Would you like to visit Krakow? Join Gisela, one of our eDreams Travel Guides, on her trip to this amazing Polish city. Discover what to see in Krakow and make a note of the most useful tips to plan your trip: what to pack in your suitcase, the most famous markets, curiosities about traditional celebrations and even a very special sweet treat.
Press play and don’t miss anything Krakow has to offer!
The delicious kürtőskalács
Also known as ‘chimney cake’, this sweet is not typical of Poland, but of neighbouring Hungary. The truth is that it is consumed in many countries in Central Europe, where they can be found mostly at local fairs and markets.
Its shape is as interesting as the way it is cooked. The kürtőskalács is a basic dough of flour, eggs, milk, sugar and yeast that is rolled on a special kind of cylindrical spit. Once placed, it is cooked in charcoals over an open fire, turned until it is cooked on all sides. When the dough is golden brown, it is covered with toppings such as sugar, cinnamon, chocolate chips, chopped nuts or grated coconut. There are also kürtőskalács filled with cream or ice cream – the possibilities are endless!
If you are a sweetie lover, you cannot miss other Polish desserts during your visit to Krakow, such as the poppy seed roll, the Polish version of the cheesecake and the sweet pierogis.
Easter celebrations in Poland
Did you know that Easter is the most important celebration of the year in Krakow and the rest of Poland? More than 80% of the population of Poland is Catholic, and Easter is considered to be more important than Christmas. A country famous for its Easter markets, if you travel to Krakow or any other Polish city during this time, you will find the streets and squares decorated with seasonal motifs such as eggs, storks, nests and flowers. The one in Krakow is held every year in the Great Market Square, exhibiting locally-made products of all kinds, as well as food stalls.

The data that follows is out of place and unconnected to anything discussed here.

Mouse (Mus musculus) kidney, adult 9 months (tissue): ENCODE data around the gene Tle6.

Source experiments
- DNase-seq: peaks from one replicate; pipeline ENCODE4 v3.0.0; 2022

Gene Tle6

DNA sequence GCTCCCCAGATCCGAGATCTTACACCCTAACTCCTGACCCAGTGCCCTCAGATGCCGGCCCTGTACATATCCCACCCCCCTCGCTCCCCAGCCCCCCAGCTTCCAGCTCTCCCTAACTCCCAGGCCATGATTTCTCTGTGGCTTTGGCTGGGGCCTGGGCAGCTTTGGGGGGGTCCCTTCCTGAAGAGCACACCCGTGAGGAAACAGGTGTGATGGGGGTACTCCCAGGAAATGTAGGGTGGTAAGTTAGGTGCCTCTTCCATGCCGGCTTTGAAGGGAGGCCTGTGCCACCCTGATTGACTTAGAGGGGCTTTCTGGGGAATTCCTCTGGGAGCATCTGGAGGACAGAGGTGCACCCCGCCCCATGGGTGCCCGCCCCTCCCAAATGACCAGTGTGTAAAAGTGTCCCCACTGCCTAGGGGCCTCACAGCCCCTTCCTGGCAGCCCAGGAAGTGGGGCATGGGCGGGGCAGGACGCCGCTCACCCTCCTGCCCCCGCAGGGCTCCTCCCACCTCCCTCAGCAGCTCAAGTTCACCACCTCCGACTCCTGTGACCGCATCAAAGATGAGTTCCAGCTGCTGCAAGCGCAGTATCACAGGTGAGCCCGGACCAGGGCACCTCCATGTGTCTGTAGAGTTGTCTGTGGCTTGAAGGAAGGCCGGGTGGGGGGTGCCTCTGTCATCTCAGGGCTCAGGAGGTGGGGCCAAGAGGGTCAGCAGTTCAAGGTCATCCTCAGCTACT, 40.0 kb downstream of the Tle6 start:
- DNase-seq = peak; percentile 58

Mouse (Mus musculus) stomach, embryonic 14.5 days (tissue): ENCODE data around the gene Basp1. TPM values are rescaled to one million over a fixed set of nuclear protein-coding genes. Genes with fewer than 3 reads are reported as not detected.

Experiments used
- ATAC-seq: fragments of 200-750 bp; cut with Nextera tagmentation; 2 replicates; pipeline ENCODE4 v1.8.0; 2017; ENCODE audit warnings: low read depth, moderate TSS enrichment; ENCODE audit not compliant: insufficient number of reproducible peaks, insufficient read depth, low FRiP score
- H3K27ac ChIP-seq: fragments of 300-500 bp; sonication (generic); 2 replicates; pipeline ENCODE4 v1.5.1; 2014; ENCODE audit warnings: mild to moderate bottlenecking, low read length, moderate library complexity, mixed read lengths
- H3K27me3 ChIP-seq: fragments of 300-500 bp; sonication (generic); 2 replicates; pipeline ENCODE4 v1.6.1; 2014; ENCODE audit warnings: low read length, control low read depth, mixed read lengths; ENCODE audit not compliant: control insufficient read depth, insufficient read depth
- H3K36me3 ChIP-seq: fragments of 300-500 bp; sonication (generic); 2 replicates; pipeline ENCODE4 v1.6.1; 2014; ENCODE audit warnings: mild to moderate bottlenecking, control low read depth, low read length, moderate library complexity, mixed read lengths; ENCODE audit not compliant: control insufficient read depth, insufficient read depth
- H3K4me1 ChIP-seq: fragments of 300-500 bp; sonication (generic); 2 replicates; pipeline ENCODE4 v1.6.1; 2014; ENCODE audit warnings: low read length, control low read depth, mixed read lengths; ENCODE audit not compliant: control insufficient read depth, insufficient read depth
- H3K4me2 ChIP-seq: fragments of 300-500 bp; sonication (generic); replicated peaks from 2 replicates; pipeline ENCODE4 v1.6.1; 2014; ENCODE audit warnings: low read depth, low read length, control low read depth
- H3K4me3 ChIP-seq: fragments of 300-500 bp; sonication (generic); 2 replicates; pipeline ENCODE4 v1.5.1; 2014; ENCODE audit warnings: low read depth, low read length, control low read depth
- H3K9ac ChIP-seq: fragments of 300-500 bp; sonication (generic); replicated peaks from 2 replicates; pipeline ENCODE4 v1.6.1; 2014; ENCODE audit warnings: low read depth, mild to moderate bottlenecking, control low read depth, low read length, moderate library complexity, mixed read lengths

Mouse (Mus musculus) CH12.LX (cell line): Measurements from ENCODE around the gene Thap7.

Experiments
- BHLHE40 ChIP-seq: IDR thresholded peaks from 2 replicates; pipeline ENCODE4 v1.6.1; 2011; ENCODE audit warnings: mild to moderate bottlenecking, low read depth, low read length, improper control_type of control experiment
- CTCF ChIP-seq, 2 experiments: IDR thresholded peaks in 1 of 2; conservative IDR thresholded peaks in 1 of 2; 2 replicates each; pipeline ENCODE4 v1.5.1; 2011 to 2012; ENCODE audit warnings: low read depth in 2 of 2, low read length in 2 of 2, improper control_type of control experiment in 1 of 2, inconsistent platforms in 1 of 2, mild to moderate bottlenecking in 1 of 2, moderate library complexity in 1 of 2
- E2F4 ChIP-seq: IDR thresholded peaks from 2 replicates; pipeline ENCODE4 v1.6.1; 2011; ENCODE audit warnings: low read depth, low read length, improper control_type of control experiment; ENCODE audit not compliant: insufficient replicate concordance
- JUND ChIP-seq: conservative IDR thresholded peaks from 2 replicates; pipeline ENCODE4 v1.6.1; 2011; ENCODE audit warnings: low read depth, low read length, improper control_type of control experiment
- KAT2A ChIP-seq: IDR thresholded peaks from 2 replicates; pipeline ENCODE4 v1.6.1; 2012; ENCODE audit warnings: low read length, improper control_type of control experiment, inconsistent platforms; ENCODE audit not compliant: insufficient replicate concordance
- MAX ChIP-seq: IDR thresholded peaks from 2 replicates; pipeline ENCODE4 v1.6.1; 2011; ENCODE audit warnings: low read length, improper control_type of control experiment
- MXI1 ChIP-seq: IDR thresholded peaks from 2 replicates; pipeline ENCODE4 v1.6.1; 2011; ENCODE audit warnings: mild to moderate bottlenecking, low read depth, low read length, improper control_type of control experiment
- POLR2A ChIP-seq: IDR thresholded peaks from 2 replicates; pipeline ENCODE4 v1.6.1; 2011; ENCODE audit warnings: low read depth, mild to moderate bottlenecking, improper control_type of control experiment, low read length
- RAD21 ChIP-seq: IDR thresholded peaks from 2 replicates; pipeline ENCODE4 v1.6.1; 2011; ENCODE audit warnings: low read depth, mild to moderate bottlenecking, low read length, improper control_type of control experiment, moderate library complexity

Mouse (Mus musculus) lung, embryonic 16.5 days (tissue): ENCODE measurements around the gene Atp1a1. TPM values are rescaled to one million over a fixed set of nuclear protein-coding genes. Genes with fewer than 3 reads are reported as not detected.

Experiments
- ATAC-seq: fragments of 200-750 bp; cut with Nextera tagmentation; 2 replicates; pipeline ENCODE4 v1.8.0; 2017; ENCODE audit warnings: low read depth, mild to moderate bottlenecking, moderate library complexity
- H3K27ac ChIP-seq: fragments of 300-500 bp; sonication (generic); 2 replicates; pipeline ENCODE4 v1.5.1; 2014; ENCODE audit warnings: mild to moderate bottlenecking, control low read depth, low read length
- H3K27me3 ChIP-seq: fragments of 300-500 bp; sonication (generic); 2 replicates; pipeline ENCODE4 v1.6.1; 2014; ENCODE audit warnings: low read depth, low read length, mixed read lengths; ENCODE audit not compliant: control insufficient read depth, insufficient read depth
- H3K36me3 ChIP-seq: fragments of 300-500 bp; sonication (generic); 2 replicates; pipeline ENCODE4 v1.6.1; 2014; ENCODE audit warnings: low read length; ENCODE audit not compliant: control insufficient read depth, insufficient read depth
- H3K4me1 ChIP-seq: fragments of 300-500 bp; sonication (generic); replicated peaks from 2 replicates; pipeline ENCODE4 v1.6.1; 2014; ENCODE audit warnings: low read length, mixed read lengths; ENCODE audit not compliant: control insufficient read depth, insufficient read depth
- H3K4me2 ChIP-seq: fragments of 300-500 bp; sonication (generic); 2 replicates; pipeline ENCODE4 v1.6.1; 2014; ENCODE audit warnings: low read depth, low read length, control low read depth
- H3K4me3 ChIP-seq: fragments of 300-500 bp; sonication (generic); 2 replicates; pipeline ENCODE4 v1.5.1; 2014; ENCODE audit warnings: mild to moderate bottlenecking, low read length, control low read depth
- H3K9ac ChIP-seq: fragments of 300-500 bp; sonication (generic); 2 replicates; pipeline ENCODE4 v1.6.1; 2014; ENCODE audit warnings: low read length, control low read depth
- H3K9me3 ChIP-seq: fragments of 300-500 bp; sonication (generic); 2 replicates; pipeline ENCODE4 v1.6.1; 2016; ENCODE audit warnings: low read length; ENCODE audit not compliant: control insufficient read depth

Polish Easter is full of traditions and rituals, such as the blessing of baskets during Holy Saturday. Entire families come to churches with wicker baskets full of eggs, cold cuts and cookies to be blessed. These foods will be consumed the following morning, during Easter Sunday’s breakfast.
Living this great celebration in Krakow is an unmissable experience, but bear in mind that if you travel in and around Easter, you may find many of the points of interest in the city are closed on Easter Sunday or Monday. This is the case of the Wawel Castle, Oscar Schindler’s Factory and the city’s museums.
How to pack your suitcase
The best time to travel to Krakow is either in spring, or in autumn. During these two seasons, temperatures tend to be milder and visits to the city become more pleasant than in winter or summer.
If you plan to visit the city in spring, as in the case of the video above, the weather may vary. It is advisable to check the weather forecast before you fly, but expect temperatures of anywhere up to around 20 degrees celsius. The most practical option is to layer up and bring a coat just in case, so you can put on or take off clothes depending on the temperature. At the same time, you should always carry an umbrella in your suitcase, as it can rain without notice.
Saint Mary’s Basilica of Krakow
Saint Mary’s Basilica of Krakow is the most visited cathedral in Krakow and one of the most famous in the whole country. It is located in the Great Market Square, in the nerve centre of the city, and was declared a World Heritage Site in 1978. It is a Gothic-style building with two imposing towers; the highest of 80 metres, with a golden crown at the top, and a second tower of 69 metres high. The interior of the cathedral is definitely worth a visit. Contrasting with its sober orange brick exterior, the vaults, walls and inner columns are painted with brightly coloured murals that will surprise you.
If you visit the cathedral, every hour you can see a trumpeter playing a traditional Polish song from the highest tower. Where does this tradition come from and why is the song abruptly interrupted? According to the legend, in the Middle Ages, a guard stood day and night in this tower and, if there was any danger, he warned the inhabitants of the city by playing the trumpet. In 1241, Krakow suffered a tartar invasion and, while the trumpeter gave the alarm, an enemy arrow pierced his throat. For this reason, the melody suddenly ends, on the same note that the trumpeter played when he died.
Now that you have the best tips for visiting Krakow, when will you book your ticket to go?